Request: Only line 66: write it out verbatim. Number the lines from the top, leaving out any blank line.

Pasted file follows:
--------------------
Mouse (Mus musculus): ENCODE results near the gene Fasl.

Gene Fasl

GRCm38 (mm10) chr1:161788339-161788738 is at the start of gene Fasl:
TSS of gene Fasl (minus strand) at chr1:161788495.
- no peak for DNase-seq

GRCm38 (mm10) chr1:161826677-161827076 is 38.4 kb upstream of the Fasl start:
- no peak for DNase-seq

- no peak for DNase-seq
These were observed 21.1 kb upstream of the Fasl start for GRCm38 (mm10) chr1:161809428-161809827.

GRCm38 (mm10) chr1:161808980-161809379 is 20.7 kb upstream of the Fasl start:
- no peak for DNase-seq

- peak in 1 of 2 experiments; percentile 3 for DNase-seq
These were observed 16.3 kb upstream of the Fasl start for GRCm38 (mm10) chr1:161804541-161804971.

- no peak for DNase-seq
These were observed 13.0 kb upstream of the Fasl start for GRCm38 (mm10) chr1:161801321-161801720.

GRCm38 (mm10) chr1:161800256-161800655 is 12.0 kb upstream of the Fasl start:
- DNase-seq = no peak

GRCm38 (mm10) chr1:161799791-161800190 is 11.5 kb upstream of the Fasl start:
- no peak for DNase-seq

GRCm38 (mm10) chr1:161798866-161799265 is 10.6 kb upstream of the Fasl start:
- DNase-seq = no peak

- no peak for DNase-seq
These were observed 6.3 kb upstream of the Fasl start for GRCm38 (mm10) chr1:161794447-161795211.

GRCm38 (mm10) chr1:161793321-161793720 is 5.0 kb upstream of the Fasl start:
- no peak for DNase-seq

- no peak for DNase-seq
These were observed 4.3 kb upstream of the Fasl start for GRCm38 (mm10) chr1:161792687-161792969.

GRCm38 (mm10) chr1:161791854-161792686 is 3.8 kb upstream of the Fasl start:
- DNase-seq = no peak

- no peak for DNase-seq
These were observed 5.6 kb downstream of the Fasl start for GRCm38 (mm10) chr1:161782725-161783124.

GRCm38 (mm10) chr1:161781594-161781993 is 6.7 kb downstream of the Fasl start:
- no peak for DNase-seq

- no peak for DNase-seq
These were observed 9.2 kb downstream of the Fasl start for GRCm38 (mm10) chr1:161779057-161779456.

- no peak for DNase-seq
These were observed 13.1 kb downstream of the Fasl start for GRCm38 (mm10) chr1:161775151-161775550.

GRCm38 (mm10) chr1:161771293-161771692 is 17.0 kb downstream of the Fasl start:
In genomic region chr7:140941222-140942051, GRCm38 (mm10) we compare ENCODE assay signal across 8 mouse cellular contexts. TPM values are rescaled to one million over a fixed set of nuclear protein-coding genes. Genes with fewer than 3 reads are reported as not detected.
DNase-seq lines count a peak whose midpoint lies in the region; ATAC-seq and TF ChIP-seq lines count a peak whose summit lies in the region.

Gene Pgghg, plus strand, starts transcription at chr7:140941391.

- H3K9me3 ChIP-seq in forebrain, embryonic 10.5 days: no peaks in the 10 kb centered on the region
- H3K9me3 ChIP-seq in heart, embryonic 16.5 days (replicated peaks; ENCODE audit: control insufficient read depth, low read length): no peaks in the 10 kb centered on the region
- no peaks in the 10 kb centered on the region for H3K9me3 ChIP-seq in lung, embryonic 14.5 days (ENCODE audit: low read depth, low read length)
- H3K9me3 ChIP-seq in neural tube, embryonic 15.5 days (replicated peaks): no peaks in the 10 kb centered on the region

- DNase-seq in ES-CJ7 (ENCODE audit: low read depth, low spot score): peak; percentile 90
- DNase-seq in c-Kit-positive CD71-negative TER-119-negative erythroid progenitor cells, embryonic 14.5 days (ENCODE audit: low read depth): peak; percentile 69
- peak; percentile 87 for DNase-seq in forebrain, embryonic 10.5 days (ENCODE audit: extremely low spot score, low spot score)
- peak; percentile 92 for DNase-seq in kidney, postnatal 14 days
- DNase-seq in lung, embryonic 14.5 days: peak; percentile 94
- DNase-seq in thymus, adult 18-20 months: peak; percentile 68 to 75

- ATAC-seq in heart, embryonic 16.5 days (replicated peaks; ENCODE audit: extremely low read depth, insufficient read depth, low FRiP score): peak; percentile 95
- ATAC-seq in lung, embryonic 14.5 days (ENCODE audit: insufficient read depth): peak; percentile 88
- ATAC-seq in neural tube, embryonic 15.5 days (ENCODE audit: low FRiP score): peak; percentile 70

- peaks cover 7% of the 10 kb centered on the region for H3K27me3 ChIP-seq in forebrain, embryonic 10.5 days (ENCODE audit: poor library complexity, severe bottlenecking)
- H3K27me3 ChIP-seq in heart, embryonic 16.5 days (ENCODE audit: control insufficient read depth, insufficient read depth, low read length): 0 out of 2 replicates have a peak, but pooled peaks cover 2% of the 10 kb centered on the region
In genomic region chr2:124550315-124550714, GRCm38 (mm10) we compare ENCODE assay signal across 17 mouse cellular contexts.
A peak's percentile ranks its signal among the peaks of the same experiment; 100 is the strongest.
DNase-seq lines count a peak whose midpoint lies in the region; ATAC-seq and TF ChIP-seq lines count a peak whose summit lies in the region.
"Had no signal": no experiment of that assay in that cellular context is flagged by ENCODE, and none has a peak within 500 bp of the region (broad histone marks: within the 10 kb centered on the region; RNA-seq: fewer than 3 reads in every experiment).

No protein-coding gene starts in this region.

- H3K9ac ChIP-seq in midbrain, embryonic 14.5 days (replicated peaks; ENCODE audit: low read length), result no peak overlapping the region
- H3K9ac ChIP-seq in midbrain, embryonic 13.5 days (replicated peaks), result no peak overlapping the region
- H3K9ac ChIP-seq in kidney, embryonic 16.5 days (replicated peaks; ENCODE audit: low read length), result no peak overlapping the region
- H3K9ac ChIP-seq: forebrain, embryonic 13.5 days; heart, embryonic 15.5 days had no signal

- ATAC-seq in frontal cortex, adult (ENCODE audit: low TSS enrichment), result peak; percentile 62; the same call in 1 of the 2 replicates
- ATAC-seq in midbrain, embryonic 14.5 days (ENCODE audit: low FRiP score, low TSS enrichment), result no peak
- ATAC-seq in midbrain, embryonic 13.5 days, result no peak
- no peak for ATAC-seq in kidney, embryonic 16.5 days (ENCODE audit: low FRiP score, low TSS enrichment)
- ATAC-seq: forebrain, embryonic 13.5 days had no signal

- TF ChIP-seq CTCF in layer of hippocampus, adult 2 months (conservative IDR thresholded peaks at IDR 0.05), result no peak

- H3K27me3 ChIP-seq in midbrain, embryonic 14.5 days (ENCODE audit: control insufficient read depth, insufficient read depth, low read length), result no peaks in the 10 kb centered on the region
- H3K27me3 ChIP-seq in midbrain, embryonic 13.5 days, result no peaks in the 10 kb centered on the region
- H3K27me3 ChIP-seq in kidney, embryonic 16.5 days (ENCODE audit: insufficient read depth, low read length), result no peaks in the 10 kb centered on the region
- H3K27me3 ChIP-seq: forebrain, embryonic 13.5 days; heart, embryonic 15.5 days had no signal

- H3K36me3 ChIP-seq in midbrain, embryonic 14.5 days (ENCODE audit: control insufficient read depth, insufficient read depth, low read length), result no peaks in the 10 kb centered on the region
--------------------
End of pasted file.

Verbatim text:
- ATAC-seq in frontal cortex, adult (ENCODE audit: low TSS enrichment), result peak; percentile 62; the same call in 1 of the 2 replicates